Wednesday, April 20, 2005

Dept. of You Can Too Make It Up

From today's Boston Globe:

Say what?

"THREE MIT graduate students invented a computer program that can spit out randomly selected words to create grammatically correct research reports that make absolutely no sense. Now they have had one of those papers accepted for presentation at a July scientific conference.
...

Jeremy Stribling, Max Krohn, and Dan Aguayo call their paper ''Rooter: A Methodology for the Typical Unification of Access Points and Redundancy" -- which might have been seen as a tip-off that scientific beaks were being tweaked. After all, why would anyone want to unify redundancy?
...
Their spoof echoes what has become known as the 'Sokal Hoax,' perpetrated in 1996 by Alan Sokal, a professor of physics at New York University. He lampooned Duke University's left-wing cultural criticism journal ''Social Text" by positing in 11 pages of text and 30 pages of footnotes that the physical world did not exist. The journal published the paper, which was titled ''Transgressing the Boundaries: Towards a Transformative Hermeneutics of Quantum Gravity." The reason something like that can slip by editors without an eye blink is that a lot of people in academia think, speak, and write that way -- and they're hardly alone.


The business world can take a simple idea and turn it into a paradigm with parameters faster than a mouse click -- and the affliction keeps getting worse, no matter how many consultants are hired to promote clarity. The new book, 'Why Business People Speak Like Idiots,' by Brian Fugere, Chelsea Hardaway, and Jon Warshawsky should be required reading in America's suites and cubicles."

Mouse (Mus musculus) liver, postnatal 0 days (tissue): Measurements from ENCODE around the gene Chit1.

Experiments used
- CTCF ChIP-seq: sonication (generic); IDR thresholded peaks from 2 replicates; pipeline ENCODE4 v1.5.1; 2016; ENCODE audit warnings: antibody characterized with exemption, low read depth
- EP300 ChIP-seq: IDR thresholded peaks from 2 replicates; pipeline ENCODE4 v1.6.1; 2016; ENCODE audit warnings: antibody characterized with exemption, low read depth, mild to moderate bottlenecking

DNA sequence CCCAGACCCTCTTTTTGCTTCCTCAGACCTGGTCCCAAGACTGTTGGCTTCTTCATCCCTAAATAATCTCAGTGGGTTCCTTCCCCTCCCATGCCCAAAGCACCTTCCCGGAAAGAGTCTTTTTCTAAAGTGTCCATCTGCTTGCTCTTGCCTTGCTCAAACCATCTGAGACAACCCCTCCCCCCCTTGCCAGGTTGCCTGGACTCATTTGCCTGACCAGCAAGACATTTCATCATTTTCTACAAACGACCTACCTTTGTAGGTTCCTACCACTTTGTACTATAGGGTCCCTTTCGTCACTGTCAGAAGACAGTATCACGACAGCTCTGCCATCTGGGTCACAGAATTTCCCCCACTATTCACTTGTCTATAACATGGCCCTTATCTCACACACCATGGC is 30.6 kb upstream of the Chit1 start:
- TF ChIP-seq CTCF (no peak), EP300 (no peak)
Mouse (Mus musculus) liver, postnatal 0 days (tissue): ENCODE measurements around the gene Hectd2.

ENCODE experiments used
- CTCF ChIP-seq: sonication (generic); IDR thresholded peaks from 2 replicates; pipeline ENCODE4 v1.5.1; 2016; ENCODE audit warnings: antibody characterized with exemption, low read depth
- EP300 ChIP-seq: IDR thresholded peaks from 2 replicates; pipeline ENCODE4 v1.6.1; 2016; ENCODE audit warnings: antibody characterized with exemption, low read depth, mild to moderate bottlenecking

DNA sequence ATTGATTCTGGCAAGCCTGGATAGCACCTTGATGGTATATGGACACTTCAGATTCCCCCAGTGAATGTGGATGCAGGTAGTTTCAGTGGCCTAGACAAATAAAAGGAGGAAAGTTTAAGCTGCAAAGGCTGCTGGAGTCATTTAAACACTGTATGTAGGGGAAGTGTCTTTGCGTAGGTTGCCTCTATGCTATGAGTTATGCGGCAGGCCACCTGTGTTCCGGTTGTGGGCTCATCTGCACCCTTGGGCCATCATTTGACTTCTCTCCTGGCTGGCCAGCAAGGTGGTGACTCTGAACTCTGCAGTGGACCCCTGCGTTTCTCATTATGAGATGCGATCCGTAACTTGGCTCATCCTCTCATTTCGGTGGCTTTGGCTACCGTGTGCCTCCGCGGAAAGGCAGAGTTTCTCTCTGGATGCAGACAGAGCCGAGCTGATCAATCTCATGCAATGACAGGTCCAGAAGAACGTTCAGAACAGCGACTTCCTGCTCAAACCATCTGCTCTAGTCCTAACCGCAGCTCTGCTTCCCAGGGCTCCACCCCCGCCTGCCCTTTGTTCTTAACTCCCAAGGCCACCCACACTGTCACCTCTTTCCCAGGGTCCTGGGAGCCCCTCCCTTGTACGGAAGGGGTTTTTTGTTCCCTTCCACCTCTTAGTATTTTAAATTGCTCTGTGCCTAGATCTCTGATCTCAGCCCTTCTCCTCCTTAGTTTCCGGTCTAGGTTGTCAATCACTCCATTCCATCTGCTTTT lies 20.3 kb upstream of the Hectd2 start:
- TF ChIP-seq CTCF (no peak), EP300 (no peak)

Oh, sure, the computer can crank out meaningless research studies. But does it know how to use them to get tenure or knock down six figure consulting fees? Nooooo. I just hate it when people start crowing about how computers can do everything better than humans...

2 Comments:

Anonymous jillian said...

i thought this administration already uses that...

5:23 PM  
Blogger bluememe said...

I absolutely love stories like this. As much as I favor science over religion, few things are as satisfying as watching scientists whiff the occasional knuckleball.

11:28 PM  

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